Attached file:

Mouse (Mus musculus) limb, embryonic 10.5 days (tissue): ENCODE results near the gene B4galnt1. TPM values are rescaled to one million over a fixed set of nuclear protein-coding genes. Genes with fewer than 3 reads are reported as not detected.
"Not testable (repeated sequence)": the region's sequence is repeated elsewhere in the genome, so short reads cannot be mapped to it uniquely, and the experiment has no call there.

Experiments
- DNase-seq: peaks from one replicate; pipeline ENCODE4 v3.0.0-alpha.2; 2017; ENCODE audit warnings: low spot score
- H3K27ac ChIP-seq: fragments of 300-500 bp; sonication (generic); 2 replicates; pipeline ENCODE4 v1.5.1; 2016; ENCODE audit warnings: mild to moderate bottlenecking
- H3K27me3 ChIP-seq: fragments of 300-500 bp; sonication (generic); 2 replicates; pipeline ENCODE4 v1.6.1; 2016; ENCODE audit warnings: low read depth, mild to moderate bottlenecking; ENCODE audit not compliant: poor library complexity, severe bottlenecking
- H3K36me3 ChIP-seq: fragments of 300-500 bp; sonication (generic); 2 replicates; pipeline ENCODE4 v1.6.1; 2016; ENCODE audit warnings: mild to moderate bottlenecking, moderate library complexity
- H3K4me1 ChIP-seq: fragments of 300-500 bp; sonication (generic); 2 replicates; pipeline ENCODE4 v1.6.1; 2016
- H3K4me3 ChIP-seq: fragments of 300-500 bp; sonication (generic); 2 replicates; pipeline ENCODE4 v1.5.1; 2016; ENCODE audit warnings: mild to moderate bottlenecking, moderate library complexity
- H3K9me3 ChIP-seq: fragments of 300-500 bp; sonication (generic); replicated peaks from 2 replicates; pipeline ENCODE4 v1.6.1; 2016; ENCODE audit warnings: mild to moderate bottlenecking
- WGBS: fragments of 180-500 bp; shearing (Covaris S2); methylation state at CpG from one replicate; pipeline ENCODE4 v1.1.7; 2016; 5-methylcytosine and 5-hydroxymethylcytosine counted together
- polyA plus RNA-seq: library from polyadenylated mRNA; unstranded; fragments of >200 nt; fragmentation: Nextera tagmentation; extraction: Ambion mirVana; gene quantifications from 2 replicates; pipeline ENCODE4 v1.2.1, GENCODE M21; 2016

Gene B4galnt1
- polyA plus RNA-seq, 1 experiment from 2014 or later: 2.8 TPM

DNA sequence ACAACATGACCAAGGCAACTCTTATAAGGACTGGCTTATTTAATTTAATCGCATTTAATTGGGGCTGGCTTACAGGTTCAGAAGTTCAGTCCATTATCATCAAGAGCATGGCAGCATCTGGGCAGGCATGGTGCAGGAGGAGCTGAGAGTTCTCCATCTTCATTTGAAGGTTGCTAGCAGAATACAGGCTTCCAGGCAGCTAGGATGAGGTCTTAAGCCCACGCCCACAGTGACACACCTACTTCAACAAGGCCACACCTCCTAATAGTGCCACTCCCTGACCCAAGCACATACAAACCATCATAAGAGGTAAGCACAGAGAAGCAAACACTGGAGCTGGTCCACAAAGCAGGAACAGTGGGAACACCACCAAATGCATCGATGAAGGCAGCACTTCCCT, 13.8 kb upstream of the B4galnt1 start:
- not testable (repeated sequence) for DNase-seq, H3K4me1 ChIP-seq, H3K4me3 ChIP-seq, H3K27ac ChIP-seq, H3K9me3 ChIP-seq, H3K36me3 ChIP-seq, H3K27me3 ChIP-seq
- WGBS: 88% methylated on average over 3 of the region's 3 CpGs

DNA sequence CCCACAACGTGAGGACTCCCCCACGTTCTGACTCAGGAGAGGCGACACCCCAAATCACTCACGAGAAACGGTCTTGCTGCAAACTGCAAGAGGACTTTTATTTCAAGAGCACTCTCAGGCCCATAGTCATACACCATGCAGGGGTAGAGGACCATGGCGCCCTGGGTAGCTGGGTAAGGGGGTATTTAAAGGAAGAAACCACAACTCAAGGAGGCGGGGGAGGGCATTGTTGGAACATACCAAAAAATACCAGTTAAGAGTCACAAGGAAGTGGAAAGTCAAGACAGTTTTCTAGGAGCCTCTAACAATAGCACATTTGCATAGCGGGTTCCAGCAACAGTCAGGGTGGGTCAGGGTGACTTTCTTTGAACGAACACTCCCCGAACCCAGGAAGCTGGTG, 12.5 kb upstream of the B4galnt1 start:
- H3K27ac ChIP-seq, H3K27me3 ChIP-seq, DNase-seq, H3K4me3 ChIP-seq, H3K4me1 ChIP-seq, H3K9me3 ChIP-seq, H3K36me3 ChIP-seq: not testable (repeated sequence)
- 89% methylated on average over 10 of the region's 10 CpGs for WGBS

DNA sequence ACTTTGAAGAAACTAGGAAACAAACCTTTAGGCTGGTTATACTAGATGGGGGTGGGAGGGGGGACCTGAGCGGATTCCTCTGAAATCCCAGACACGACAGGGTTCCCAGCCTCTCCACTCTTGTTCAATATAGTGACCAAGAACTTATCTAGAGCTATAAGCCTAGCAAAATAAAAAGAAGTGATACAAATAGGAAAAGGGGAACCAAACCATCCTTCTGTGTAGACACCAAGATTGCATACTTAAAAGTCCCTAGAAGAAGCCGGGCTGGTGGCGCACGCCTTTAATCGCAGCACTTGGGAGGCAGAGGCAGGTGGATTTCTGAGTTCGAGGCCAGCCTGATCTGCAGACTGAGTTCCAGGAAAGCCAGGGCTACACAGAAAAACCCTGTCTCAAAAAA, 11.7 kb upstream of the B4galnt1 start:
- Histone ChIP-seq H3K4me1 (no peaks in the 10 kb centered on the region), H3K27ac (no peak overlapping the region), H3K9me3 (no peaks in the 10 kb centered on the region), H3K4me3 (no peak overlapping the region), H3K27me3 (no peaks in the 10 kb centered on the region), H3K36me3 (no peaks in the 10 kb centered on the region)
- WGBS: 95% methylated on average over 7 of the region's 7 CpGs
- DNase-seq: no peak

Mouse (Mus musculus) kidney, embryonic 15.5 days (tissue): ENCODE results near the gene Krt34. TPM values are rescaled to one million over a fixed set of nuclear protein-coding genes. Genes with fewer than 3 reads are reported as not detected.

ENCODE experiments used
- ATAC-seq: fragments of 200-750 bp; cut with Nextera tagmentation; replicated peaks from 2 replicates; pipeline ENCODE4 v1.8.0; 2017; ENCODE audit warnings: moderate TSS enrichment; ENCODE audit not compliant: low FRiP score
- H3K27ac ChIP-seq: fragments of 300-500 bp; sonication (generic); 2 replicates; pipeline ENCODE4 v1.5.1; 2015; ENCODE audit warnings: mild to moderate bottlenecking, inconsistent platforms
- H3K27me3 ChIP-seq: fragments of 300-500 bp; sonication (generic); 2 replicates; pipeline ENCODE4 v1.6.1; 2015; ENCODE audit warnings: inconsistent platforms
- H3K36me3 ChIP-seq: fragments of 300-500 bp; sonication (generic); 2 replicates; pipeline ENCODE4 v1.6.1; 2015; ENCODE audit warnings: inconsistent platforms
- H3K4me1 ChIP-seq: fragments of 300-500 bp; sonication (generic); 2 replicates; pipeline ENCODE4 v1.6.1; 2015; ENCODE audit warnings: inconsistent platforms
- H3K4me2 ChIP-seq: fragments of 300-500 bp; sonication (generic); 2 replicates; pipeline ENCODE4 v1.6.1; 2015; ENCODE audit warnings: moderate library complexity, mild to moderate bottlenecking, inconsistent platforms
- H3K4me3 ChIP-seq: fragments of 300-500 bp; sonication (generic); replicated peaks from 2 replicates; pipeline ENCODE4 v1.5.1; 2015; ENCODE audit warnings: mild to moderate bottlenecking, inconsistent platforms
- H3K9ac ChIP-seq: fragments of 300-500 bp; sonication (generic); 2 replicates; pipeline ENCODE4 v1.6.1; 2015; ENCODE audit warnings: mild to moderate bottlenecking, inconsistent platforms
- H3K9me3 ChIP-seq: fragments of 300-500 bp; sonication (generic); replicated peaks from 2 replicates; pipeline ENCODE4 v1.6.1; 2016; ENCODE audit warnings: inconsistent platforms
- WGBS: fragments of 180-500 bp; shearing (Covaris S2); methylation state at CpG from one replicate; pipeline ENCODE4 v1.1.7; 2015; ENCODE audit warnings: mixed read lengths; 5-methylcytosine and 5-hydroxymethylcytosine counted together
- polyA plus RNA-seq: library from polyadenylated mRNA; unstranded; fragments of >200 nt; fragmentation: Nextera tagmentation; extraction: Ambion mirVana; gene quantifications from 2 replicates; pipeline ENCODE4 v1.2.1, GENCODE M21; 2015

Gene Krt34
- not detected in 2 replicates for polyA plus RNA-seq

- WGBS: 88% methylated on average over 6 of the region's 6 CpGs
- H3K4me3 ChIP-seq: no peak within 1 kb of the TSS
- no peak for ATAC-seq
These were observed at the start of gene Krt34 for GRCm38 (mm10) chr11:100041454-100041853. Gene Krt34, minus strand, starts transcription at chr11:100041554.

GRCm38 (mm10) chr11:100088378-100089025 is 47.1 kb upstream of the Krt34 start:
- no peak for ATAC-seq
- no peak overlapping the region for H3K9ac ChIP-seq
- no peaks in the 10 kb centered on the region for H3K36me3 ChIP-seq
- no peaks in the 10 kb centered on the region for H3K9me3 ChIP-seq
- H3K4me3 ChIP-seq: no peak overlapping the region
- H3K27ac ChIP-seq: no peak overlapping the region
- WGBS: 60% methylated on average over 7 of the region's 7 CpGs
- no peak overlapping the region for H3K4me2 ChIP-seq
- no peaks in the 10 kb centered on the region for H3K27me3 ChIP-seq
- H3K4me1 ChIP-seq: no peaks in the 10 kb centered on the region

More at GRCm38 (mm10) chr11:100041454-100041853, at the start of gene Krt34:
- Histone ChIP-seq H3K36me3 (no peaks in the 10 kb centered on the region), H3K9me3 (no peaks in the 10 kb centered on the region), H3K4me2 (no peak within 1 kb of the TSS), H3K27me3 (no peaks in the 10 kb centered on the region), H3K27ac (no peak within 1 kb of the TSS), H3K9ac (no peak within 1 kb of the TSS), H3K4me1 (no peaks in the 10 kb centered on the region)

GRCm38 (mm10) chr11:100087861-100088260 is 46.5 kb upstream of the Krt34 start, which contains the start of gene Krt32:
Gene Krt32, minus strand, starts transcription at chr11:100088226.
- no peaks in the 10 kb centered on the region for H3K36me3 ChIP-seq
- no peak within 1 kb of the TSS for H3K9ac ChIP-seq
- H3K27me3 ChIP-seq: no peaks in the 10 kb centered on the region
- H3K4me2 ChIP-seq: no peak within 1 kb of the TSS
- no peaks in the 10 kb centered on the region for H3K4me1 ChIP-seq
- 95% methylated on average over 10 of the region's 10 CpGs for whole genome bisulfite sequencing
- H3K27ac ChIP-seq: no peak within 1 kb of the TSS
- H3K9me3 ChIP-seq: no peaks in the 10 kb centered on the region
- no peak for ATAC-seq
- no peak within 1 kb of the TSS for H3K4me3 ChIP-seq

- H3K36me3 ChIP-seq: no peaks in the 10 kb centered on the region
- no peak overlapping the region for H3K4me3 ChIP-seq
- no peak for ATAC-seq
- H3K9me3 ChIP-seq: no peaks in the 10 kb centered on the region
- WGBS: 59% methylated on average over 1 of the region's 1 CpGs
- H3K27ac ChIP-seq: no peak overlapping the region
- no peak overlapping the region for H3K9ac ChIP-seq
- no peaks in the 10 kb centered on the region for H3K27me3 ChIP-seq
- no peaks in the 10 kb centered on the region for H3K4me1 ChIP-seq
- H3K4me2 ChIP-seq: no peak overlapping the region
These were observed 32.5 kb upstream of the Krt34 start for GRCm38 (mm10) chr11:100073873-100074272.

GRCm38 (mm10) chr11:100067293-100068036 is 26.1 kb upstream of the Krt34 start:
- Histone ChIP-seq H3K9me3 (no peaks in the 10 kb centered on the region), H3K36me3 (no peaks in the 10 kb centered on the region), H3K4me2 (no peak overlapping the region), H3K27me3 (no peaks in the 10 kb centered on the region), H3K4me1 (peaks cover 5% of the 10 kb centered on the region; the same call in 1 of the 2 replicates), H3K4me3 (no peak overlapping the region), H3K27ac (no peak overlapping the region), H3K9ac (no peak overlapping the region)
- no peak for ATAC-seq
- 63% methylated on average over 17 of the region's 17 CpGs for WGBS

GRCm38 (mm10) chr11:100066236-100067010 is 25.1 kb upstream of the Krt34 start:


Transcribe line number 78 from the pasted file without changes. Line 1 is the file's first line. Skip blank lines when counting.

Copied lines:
- H3K4me2 ChIP-seq: no peak overlapping the region